I need to make my posts a bit snappier, so here’s a semi-concise one! Andy Kriebel and Emma Whyte have launched #WorkoutWednesday in 2017. It’s an extension of the old Data School Gym Challenges. In Andy’s words:
The idea is to replicate the challenge that we pose as closely as possible
So whilst #MakeoverMonday is arguably more of a design challenge, this is more of a technical exercise, aimed at improving core skills. I picked out three top learnings from the first week.
1. DATEPART has some surprising “parts”
The first challenge for me was the horizontal axis, which runs from 0-366. One point for each day of the year. I messed about with various DATE functions for a while, and then resorted to my favourite function: GOOGLE(). Googling “tableau day of year” returned this link. It lists all the “parts” available for use with DATEPART:
‘dayofyear’ is the fella we were looking for:
I certainly wasn’t aware of it before, and comments on Twitter implied that it’s either a newish feature, or indeed one that more experienced users have not been aware of.
2. Including fields in Tooltips without affecting the viz
Part of the challenge was to replicate the Tooltip exactly:
Order Date in its long form wasn’t a field I had used on the sheet, and if I dragged Order Date onto Detail it knackered things. I don’t even know how or why I hadn’t ever thought to just drag fields straight onto the Tooltip Card! Doh!
3. The dots were damn fiddly!
My first attempt was a bit lazy. I just duplicated the RUNNING_SUM calc automatically generated by the table calculation used to draw the Primary Axis line. I then messed about with it:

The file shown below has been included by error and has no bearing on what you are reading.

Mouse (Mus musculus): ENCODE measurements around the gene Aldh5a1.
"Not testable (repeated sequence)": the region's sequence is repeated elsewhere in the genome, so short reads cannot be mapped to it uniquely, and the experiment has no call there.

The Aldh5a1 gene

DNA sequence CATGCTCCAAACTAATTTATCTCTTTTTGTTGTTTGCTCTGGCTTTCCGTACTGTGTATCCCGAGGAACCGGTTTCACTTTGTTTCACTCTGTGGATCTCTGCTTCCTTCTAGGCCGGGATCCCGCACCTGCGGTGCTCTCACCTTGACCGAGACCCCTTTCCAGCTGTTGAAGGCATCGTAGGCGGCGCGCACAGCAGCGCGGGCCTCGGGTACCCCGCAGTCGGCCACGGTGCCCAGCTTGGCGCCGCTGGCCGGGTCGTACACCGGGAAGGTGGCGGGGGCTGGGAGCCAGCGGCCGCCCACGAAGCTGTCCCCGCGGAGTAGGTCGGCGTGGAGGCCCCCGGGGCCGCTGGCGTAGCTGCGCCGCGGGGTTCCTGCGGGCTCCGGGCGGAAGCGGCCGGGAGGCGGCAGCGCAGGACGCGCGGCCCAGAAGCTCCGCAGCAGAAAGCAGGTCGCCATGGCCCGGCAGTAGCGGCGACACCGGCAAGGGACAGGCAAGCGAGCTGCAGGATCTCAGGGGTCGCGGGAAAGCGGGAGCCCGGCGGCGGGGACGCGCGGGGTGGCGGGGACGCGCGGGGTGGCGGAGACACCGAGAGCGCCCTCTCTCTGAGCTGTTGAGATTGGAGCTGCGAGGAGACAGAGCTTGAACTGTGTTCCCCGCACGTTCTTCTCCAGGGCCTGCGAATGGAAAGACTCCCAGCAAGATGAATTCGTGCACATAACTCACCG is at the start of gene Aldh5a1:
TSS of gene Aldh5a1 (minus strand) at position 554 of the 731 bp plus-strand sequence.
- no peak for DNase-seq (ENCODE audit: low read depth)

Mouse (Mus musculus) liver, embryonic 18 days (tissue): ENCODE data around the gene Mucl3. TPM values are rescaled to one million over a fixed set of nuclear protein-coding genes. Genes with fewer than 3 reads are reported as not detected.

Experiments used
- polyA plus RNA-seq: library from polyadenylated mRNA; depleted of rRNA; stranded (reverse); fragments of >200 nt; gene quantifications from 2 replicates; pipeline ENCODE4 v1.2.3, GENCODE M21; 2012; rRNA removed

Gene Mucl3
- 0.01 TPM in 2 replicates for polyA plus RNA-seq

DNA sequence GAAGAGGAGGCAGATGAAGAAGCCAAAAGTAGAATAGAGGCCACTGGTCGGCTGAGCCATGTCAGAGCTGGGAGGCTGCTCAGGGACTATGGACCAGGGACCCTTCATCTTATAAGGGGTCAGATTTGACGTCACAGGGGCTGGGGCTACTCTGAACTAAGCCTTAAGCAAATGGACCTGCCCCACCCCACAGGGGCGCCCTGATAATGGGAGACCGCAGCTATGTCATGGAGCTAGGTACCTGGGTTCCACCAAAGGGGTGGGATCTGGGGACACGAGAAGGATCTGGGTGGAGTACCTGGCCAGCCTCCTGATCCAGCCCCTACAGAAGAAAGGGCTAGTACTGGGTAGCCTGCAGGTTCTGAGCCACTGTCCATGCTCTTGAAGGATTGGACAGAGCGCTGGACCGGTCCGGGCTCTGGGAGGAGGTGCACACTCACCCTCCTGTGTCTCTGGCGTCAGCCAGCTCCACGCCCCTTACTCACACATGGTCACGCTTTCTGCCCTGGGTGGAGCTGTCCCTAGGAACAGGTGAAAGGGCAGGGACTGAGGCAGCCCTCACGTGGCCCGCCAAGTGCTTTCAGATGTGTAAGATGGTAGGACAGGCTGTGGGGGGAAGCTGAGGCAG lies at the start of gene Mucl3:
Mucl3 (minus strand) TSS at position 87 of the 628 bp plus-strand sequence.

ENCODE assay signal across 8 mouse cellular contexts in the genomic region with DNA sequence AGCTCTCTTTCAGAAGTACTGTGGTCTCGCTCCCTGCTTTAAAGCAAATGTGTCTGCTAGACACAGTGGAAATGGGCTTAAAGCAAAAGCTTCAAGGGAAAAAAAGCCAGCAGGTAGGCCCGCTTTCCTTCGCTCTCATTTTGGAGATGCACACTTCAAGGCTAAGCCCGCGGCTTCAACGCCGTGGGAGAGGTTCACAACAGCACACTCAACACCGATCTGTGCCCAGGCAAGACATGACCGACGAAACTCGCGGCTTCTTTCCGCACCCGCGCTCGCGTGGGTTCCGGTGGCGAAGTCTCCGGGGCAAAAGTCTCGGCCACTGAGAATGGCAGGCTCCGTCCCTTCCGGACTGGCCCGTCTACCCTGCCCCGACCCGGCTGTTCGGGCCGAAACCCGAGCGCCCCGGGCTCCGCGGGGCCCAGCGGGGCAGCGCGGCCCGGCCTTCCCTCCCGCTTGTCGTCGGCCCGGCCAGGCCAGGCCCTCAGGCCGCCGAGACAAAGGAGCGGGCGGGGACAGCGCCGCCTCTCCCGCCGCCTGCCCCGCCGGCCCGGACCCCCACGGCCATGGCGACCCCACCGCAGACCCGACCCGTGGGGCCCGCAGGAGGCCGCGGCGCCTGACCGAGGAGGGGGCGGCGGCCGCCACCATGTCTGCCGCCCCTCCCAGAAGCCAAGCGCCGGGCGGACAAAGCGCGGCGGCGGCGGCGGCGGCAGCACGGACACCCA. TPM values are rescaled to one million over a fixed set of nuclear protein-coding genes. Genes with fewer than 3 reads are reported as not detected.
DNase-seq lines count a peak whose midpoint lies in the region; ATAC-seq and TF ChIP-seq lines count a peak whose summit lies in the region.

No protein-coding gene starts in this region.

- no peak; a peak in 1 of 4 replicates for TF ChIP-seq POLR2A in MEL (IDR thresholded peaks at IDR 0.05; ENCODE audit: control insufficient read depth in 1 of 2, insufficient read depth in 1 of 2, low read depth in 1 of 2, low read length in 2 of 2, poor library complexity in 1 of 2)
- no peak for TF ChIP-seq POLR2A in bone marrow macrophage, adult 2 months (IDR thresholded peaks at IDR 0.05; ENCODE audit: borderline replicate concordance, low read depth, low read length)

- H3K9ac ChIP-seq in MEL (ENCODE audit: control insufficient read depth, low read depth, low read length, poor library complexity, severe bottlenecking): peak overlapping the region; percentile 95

Looking at it less than a day later I know precisely why it failed, and it was a silly attempt really. If the cumulative % is greater than or equal to target, then plot the prior value. What do you reckon that looks like? Yep:
Close(ish) but no cigar. The key is in plotting only that first point beyond the parameterised “target”. Lots of other people seemed to sail through this. I did not! I saw reports of the use of WINDOW_MIN or LOOKUP. I stopped wasting time and downloaded Andy K’s workbook, and also looked at other solutions provided by other users to look at the options available:
i) Andy K – WINDOW_MIN
Here’s the calc for the dots:
And the [% of Total Orders] – this is just a renamed default two-pass table calc:
How does this translate into a way I can understand? It’s table time:
So clearly a value is only returned for the first data point >= [Target]. Why? Lightbulb moment!
The calc is just saying: If the minimum value in the window matching the criteria of >=[Target] is the same as the minimum value in the window matching the criteria of >=[Target], then pull that value through. Otherwise NULL.
ii) Jeremy Poole – LOOKUP
It looks less complicated to me, so it’s immediately more appealing. Let’s create a table again, but I’ll break it down a bit more this time so we show the LOOKUP offset by zero, and the LOOKUP offset by -1:
Yep, this completely resonates with how my brain operates. The calc says if the current value is greater than target, and the prior value is less, then this must be the first point above target, so pull it through. It’s simple and effective and I need to remember this!
It’s essentially the same logic as Andy used, but I think it is logically expressed in more of a “natural language” manner than the abstract terms that table calculations put on the table. If this is how #WorkoutWednesday pans out for the rest of the year, then we are all going to learn a lot of handy stuff.